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Rapid Reduction of Left Ventricular Hypertrophy in Acromegaly after Suppression of Growth Hormone Hypersecretion

Michael J. Lim, BS; Ariel L. Barkan, MD; and Andrew J. Buda, MD
[+] Article and Author Information

Presented in part at the 62nd Scientific Session of the American Heart Association, 13-16 November 1989, New Orleans, Louisiana.

Grant Support: In part by the Veterans Affairs Medical Research Service and Geriatric Research, Education and Clinical Center; by National Institutes of Health grants R29-DK 38449 (Dr. Barkan) and 5MO-1-RR-42 (Clinical Research Center, University of Michigan Medical Center); and a student research fellowship from the American Heart Association of Michigan (Mr. Lim).

Requests for Reprints: Andrew J. Buda, MD, Chief, Section of Cardiology, Tulane University School of Medicine, 1430 Tulane Avenue, New Orleans, LA 70112.

Current Author Addresses: Mr. Lim: 1301 Orleans, Apartment 610, Detroit, MI 48207.

Dr. Buda: Chief, Section of Cardiology, Tulane University School of Medicine, 1430 Tulane Avenue, New Orleans, LA 70112.

Dr. Barkan: University of Michigan Medical School, Division of Endocrinology, Taubman Center 3920, Box 0354, Ann Arbor, MI 48109.


© 1992 American College of PhysiciansAmerican College of Physicians


Ann Intern Med. 1992;117(9):719-726. doi:10.7326/0003-4819-117-9-719
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Objective: To examine the possible role of growth hormone as a pathogenetic factor in the development of myocardial hypertrophy in acromegaly.

Design: An uncontrolled clinical trial.

Setting: Tertiary-care medical center.

Patients: Sixteen patients with acromegaly were stratified into two groups: Group I (n = 10) had left ventricular hypertrophy (LVH), and group II (n = 6) did not have LVH.

Intervention: Therapy with octreotide acetate (SMS 201-995), a long-acting somatostatin analog (mean dose, 538 µg/d), was administered for 2 months.

Measurements: Plasma growth hormone and insulin-like growth factor I (IGF-I) concentrations, hand volume, and echocardiographic left ventricular dimensions and mass were measured at baseline and at 1 week and 2 months after the start of therapy.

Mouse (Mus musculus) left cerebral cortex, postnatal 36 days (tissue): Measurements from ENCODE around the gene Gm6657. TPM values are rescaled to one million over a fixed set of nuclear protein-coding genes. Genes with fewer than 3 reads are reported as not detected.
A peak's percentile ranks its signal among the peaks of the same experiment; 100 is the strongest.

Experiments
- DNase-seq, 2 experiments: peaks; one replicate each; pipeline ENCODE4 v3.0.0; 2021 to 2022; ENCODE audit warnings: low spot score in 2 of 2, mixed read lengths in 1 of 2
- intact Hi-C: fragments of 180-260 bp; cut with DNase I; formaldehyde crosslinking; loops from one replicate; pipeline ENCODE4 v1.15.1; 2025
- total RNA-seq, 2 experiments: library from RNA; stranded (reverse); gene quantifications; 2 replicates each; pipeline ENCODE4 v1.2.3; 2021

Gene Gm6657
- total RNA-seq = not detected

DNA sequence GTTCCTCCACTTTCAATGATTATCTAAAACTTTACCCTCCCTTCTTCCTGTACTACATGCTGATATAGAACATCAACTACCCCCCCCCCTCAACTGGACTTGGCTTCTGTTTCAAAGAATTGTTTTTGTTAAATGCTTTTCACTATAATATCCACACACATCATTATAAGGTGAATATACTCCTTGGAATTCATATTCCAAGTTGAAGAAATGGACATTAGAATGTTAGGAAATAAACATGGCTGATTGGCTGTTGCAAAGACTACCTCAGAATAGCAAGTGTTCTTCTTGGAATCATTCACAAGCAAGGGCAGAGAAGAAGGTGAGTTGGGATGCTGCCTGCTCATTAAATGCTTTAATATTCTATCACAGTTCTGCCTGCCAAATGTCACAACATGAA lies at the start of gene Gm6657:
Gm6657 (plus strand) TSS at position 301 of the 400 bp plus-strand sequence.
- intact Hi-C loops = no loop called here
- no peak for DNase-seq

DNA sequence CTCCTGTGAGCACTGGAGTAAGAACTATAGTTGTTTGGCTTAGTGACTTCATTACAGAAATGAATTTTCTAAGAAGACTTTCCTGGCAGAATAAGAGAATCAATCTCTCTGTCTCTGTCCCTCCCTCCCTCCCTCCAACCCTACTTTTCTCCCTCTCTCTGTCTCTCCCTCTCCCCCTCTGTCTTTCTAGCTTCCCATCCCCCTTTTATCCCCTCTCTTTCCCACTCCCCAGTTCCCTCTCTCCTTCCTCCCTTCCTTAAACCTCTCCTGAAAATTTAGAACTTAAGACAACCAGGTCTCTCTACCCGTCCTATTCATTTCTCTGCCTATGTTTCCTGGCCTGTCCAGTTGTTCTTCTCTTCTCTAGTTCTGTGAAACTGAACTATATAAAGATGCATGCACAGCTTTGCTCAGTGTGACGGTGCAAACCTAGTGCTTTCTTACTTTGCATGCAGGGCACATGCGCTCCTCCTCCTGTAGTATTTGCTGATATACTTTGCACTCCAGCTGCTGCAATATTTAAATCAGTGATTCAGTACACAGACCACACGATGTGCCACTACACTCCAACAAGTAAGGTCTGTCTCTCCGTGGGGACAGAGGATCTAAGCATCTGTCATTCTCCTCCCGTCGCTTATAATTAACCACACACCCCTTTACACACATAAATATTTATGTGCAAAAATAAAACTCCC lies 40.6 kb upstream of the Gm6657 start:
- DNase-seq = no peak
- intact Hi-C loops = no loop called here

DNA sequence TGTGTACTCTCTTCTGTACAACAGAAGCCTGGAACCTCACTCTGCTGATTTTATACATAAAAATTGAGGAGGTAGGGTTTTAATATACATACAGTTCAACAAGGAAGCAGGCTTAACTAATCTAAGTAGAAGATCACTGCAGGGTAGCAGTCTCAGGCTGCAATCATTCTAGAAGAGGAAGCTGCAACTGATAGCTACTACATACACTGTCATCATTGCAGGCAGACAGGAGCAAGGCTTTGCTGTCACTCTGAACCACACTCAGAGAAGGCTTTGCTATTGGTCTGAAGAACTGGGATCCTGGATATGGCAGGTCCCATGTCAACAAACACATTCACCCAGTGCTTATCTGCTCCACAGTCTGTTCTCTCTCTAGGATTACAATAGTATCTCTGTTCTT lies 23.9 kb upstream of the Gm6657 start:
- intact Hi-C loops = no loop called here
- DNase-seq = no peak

Results: Before octreotide therapy, both groups had similar hand volumes and similar growth hormone and IGF-I hypersecretion. Both groups showed a reduction in growth hormone at 2 months (mean reduction, 13.7 µg/L in patients with LVH [P < 0.01] and 14.1 µg/L in patients without LVH [P < 0.05]). Plasma IGF-I was also decreased (mean reduction, 305 µg/L in patients with LVH [P < 0.01] and 304 µg/L in patients without LVH [P < 0.05]). Reduction of growth hormone and IGF-I hypersecretion in patients with LVH was associated with a rapid decrease in left ventricular mass (339 g to 299 g, P < 0.01) within 1 week, which was sustained at 2 months (274 g, P < 0.04). Patients without LVH showed no statistical change in left ventricular mass. In patients with LVH, the decrease in left ventricular mass correlated with the octreotide-induced decrease in growth hormone (r = 0.79, P < 0.05) but not with blood pressure. Blood pressure, left ventricular dimensions, and percent of fractional shortening were not altered by therapy in either group. Hand volume decreased in both groups.

Conclusions: Normalization of growth hormone secretion is associated with reduction of left ventricular mass in acromegalic patients with LVH within 1 week of initiating therapy with octreotide.

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